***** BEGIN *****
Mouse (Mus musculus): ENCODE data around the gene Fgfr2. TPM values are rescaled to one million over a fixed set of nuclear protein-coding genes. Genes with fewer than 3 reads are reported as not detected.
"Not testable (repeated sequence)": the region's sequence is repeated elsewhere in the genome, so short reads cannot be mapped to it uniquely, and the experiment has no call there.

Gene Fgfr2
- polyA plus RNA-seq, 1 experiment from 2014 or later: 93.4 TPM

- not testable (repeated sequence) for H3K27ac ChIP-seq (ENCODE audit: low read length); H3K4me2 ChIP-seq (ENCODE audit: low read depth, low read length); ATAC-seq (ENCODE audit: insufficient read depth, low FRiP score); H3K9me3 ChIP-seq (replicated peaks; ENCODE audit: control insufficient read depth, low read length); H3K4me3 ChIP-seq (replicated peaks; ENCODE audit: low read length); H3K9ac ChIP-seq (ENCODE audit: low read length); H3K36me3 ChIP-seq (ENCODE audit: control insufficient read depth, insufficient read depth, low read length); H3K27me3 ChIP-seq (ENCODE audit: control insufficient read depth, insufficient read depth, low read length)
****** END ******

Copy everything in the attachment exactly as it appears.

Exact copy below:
Mouse (Mus musculus): ENCODE data around the gene Fgfr2. TPM values are rescaled to one million over a fixed set of nuclear protein-coding genes. Genes with fewer than 3 reads are reported as not detected.
"Not testable (repeated sequence)": the region's sequence is repeated elsewhere in the genome, so short reads cannot be mapped to it uniquely, and the experiment has no call there.

Gene Fgfr2
- polyA plus RNA-seq, 1 experiment from 2014 or later: 93.4 TPM

- not testable (repeated sequence) for H3K27ac ChIP-seq (ENCODE audit: low read length); H3K4me2 ChIP-seq (ENCODE audit: low read depth, low read length); ATAC-seq (ENCODE audit: insufficient read depth, low FRiP score); H3K9me3 ChIP-seq (replicated peaks; ENCODE audit: control insufficient read depth, low read length); H3K4me3 ChIP-seq (replicated peaks; ENCODE audit: low read length); H3K9ac ChIP-seq (ENCODE audit: low read length); H3K36me3 ChIP-seq (ENCODE audit: control insufficient read depth, insufficient read depth, low read length); H3K27me3 ChIP-seq (ENCODE audit: control insufficient read depth, insufficient read depth, low read length)